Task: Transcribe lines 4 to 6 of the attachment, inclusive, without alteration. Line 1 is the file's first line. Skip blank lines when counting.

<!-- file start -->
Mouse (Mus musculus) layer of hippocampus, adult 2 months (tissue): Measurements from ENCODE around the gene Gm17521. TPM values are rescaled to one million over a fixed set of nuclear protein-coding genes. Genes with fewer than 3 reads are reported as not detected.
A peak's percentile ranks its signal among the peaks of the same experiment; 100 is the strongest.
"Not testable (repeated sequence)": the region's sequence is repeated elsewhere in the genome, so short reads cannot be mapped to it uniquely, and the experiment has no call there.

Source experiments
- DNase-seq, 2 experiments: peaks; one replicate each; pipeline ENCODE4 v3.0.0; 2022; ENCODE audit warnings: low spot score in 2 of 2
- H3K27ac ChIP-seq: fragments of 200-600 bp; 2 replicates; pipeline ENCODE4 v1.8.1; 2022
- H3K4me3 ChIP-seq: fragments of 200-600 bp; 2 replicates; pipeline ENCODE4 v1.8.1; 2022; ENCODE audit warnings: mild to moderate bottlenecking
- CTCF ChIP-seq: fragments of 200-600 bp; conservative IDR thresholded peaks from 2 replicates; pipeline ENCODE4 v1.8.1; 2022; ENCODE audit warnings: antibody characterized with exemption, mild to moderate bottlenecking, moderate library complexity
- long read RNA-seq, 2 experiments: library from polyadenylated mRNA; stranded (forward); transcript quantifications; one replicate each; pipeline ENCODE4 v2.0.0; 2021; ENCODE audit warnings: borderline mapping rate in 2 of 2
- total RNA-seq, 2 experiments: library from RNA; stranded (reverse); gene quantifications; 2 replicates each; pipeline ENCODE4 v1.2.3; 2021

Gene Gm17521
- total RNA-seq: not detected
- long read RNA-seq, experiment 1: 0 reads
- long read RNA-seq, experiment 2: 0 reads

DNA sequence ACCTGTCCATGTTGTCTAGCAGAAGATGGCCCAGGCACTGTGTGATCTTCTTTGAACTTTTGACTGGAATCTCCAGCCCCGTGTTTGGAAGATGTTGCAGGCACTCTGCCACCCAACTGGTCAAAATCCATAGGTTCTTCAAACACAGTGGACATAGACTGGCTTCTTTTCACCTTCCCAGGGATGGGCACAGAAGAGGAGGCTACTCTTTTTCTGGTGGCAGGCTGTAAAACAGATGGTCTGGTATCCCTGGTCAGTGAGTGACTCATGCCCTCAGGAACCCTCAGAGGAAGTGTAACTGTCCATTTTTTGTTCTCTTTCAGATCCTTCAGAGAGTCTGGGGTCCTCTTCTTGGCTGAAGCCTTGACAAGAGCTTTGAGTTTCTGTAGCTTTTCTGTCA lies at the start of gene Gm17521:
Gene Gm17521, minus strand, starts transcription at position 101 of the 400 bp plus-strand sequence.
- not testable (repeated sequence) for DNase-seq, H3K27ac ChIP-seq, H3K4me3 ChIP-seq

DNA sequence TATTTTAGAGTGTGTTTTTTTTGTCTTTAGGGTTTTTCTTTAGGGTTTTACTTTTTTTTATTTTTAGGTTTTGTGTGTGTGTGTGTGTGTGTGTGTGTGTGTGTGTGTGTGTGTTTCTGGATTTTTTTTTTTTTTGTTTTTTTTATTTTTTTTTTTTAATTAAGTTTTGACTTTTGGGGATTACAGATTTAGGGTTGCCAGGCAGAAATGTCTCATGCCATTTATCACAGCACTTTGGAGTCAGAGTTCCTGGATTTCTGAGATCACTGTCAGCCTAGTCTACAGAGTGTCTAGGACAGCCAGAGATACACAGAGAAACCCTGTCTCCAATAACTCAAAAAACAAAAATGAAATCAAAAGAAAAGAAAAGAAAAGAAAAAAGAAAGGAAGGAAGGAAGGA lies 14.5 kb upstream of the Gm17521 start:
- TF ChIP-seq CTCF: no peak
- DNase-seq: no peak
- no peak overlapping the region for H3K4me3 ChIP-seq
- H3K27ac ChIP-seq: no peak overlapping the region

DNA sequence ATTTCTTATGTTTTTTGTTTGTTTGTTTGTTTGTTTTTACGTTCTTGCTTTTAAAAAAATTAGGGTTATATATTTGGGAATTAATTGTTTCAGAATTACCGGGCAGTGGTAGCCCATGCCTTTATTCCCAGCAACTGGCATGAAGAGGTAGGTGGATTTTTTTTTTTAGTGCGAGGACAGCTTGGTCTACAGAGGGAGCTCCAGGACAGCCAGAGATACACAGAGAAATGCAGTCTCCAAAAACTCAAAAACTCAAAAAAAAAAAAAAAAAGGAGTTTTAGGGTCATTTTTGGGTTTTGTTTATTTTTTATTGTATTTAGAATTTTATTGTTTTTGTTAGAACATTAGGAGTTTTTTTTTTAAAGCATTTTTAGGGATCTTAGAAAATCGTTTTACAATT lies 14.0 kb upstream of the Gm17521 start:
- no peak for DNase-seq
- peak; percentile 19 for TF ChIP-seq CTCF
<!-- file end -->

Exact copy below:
Source experiments
- DNase-seq, 2 experiments: peaks; one replicate each; pipeline ENCODE4 v3.0.0; 2022; ENCODE audit warnings: low spot score in 2 of 2
- H3K27ac ChIP-seq: fragments of 200-600 bp; 2 replicates; pipeline ENCODE4 v1.8.1; 2022